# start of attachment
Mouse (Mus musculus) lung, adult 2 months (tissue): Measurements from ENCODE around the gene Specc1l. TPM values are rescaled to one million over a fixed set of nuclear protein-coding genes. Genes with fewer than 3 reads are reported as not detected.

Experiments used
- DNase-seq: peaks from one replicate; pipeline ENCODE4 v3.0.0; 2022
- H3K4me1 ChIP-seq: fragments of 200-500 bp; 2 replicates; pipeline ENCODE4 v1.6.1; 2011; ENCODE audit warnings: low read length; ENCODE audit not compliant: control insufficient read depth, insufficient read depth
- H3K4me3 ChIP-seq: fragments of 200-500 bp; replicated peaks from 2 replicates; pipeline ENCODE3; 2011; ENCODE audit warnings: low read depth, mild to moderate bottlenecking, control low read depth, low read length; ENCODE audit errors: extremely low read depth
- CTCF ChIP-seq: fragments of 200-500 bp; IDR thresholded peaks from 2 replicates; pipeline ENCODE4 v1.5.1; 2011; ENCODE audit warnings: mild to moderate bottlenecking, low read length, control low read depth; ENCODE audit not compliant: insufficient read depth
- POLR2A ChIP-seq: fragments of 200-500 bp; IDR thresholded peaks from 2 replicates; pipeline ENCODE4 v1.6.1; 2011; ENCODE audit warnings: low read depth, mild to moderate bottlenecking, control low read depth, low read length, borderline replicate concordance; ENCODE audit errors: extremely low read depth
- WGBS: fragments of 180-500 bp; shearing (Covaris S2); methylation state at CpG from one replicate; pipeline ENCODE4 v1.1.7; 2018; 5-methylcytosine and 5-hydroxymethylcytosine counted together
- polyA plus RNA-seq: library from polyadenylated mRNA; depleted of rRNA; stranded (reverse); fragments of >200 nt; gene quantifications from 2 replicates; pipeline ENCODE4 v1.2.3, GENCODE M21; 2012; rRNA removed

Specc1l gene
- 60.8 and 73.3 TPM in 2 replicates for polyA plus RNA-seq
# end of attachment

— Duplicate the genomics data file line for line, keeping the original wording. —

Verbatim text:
Mouse (Mus musculus) lung, adult 2 months (tissue): Measurements from ENCODE around the gene Specc1l. TPM values are rescaled to one million over a fixed set of nuclear protein-coding genes. Genes with fewer than 3 reads are reported as not detected.

Experiments used
- DNase-seq: peaks from one replicate; pipeline ENCODE4 v3.0.0; 2022
- H3K4me1 ChIP-seq: fragments of 200-500 bp; 2 replicates; pipeline ENCODE4 v1.6.1; 2011; ENCODE audit warnings: low read length; ENCODE audit not compliant: control insufficient read depth, insufficient read depth
- H3K4me3 ChIP-seq: fragments of 200-500 bp; replicated peaks from 2 replicates; pipeline ENCODE3; 2011; ENCODE audit warnings: low read depth, mild to moderate bottlenecking, control low read depth, low read length; ENCODE audit errors: extremely low read depth
- CTCF ChIP-seq: fragments of 200-500 bp; IDR thresholded peaks from 2 replicates; pipeline ENCODE4 v1.5.1; 2011; ENCODE audit warnings: mild to moderate bottlenecking, low read length, control low read depth; ENCODE audit not compliant: insufficient read depth
- POLR2A ChIP-seq: fragments of 200-500 bp; IDR thresholded peaks from 2 replicates; pipeline ENCODE4 v1.6.1; 2011; ENCODE audit warnings: low read depth, mild to moderate bottlenecking, control low read depth, low read length, borderline replicate concordance; ENCODE audit errors: extremely low read depth
- WGBS: fragments of 180-500 bp; shearing (Covaris S2); methylation state at CpG from one replicate; pipeline ENCODE4 v1.1.7; 2018; 5-methylcytosine and 5-hydroxymethylcytosine counted together
- polyA plus RNA-seq: library from polyadenylated mRNA; depleted of rRNA; stranded (reverse); fragments of >200 nt; gene quantifications from 2 replicates; pipeline ENCODE4 v1.2.3, GENCODE M21; 2012; rRNA removed

Specc1l gene
- 60.8 and 73.3 TPM in 2 replicates for polyA plus RNA-seq